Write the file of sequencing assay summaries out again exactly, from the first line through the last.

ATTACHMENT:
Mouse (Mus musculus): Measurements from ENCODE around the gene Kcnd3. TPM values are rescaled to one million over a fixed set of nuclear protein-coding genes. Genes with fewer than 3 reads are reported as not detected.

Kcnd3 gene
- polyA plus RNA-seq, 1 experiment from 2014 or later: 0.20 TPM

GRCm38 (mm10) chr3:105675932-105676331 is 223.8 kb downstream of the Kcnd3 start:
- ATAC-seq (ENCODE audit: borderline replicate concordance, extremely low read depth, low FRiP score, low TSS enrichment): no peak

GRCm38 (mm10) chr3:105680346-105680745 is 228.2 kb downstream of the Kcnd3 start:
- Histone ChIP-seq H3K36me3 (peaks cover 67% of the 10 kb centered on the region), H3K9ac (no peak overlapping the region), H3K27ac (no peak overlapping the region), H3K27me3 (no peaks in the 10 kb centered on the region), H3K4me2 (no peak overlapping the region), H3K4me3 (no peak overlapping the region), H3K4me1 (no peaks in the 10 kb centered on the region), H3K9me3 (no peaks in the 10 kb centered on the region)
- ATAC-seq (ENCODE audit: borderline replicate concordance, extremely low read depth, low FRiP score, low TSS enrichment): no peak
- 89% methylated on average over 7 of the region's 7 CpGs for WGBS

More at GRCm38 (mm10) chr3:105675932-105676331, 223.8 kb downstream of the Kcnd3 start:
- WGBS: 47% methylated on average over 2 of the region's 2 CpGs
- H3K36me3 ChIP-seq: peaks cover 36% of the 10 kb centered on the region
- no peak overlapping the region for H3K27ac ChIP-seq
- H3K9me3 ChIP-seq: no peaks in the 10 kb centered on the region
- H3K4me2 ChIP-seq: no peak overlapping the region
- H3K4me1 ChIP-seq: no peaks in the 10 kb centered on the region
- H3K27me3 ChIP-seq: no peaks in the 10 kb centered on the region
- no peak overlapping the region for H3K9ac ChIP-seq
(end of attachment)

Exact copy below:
Mouse (Mus musculus): Measurements from ENCODE around the gene Kcnd3. TPM values are rescaled to one million over a fixed set of nuclear protein-coding genes. Genes with fewer than 3 reads are reported as not detected.

Kcnd3 gene
- polyA plus RNA-seq, 1 experiment from 2014 or later: 0.20 TPM

GRCm38 (mm10) chr3:105675932-105676331 is 223.8 kb downstream of the Kcnd3 start:
- ATAC-seq (ENCODE audit: borderline replicate concordance, extremely low read depth, low FRiP score, low TSS enrichment): no peak

GRCm38 (mm10) chr3:105680346-105680745 is 228.2 kb downstream of the Kcnd3 start:
- Histone ChIP-seq H3K36me3 (peaks cover 67% of the 10 kb centered on the region), H3K9ac (no peak overlapping the region), H3K27ac (no peak overlapping the region), H3K27me3 (no peaks in the 10 kb centered on the region), H3K4me2 (no peak overlapping the region), H3K4me3 (no peak overlapping the region), H3K4me1 (no peaks in the 10 kb centered on the region), H3K9me3 (no peaks in the 10 kb centered on the region)
- ATAC-seq (ENCODE audit: borderline replicate concordance, extremely low read depth, low FRiP score, low TSS enrichment): no peak
- 89% methylated on average over 7 of the region's 7 CpGs for WGBS

More at GRCm38 (mm10) chr3:105675932-105676331, 223.8 kb downstream of the Kcnd3 start:
- WGBS: 47% methylated on average over 2 of the region's 2 CpGs
- H3K36me3 ChIP-seq: peaks cover 36% of the 10 kb centered on the region
- no peak overlapping the region for H3K27ac ChIP-seq
- H3K9me3 ChIP-seq: no peaks in the 10 kb centered on the region
- H3K4me2 ChIP-seq: no peak overlapping the region
- H3K4me1 ChIP-seq: no peaks in the 10 kb centered on the region
- H3K27me3 ChIP-seq: no peaks in the 10 kb centered on the region
- no peak overlapping the region for H3K9ac ChIP-seq